Chris Higgins, Under the Radar Trade Candidate >
 
 

by Michael DeNicola


Monday, June 16th, 2014 --



Last Friday I went into great detail about Matt Read and how there's basically no one else on the Flyers who can say they start as many shifts in the defensive zone, routinely skate against some of the opponent's highest quality of competition, AND is still good for 20+ goals each season. Seriously, Read is a friggin' two-way beast. If he were given more prime opportunity, there's no statistical reason to believe he's not capable of 30+ goals in a season. 


Some fans may demand he get top line shifts with Giroux and Voracek, or at least slot in with Brayden Schenn and Wayne Simmonds to balance out Line 2's even-strength production. In my article from Friday, I said I wouldn't have any problems with that whatsoever. But there's an underlying issue: Matt Read's skill must be replaced on that third combo with Couturier, because that pair carried the heavy load all year in 2013-14. 


Demoting Hartnell, and promoting Matt and expecting better results is NOT the answer. In actuality, it weakens our middle combinations from a defensive standpoint. Perhaps Hartnell's offensive production could benefit from filling more of a depth role, but we're still missing Read's key defensive output. Like I said before, there's no one on this roster who comes close to what Read has brought the Flyers over the past three playing seasons: a conclusive, comprehensive style on every inch of the ice. Another game of Musical Chairs with our player personnel ain't gonna cut it. 


If the Flyers are interested in taking full advantage of Matt Read's offensive prowess, we'll need to look outside the organization for his Line 3 substitute. Someone who produces similarly offensively, but nearly identical defensively. 



Enter 31-year old Canucks winger, Chris Higgins.


Higgins just turned 31 fourteen days ago, so he's a young 31... if there is such a thing. Nevertheless, Higgins is 6'0" 205-pounds, and has a pretty good deal of speed and skating agility. He's made his money in the NHL by being a dependable two-way forward, a PK player, and has been utilized all over the Top 9. This past season, Higgins averaged 19-minutes a night under Tortorella, scoring 17-goals and 39-points; 15 of those goals and 20-assists came at even-strength.


In his last three seasons, Higgins skated in 190 regular season tilts and combined for 45-goals; that's a good enough pace to average 19-goals per 82-games (accounting for the lockout-shortened year). Read has averaged slightly north of a 20-goal pace each year, so we're on track in that department. But that's not what sold me.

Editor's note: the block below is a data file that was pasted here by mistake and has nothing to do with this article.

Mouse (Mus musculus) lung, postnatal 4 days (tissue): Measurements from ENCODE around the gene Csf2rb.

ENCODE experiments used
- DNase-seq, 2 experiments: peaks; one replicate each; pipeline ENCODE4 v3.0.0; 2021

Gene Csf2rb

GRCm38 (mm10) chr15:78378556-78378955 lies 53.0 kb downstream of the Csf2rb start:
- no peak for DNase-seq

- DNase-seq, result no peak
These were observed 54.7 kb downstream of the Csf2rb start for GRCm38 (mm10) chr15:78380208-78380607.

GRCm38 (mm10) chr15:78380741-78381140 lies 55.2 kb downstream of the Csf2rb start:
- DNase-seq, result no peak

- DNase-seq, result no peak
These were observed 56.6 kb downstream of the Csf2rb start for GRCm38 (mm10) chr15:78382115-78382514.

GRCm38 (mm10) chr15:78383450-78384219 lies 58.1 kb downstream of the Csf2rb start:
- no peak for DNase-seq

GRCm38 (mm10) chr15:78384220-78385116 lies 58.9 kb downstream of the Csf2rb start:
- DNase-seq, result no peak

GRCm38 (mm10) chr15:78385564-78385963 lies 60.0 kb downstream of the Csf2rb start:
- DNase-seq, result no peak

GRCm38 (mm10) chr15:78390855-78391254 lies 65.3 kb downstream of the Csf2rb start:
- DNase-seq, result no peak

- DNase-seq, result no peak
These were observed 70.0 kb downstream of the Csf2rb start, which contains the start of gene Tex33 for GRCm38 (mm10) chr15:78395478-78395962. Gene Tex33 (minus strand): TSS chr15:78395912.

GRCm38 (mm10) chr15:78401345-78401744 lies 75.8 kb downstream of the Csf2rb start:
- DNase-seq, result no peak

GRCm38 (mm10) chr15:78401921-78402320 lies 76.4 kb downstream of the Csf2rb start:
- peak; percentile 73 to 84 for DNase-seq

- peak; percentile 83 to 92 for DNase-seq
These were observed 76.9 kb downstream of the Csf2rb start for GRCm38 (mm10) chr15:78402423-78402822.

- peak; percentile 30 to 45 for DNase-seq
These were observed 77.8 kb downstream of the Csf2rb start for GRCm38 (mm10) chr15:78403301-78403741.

Diving deeper into player comparisons, if I analyze Matt Read & Chris Higgins on a Player Usage Chart each season for the past three seasons, then I'm convinced Higgins is our Line 3 candidate. 



Season: 2011-12







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Season: 2012-13




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Season: 2013-14







































If you need a refresher on how to read those charts: the further left you are from the origin, the less your shifts began in the offensive zone. The higher your name is from the origin, the higher quality of competition you faced. And, of course, all of this data is even-strength data, so special teams aren't skewing the visual. 


For numerical perspective, in 2013-14, CHI Jonathan Toews averaged facing the highest in QoC (Quality of Competition) with 30.1%, and EDM Boyd Gordon had the lowest ZS% (Zone Start Percentage) with 17.9%. 


All data provided by ExtraSkater.com.



This past season, Higgins and Read were used virtually the same way, but while Read has received more and more heavy-lifting minutes each passing season, Higgins has been hardened at that role for basically his entire NHL career. He knows what he is, and he plays it well, no bullshit. 


One of the better conditions is his average annual value; the forward is an economical $2.5mm hit against the cap for three more seasons. 


In short, Chris Higgins can handle Line 3 duties on this Flyers team, and still get you 15 - 20-goals while he's at it. He'll compete in takeaways, he's responsible with and without the puck, and he's got excellent anticipation. A reliable hockey player, Higgins comes with an omnipresent-like playing style, perfectly capable of sustaining a steady level of production from the third combo while Matt Read helps burn bulbs from the Top 6. 


Sometimes an answer is right under your nose. We're looking for a sniper? Read can be that guy. But it starts with acquiring and deploying his defensive doppelgänger.


Question becomes -- what would Higgins cost the Flyers?



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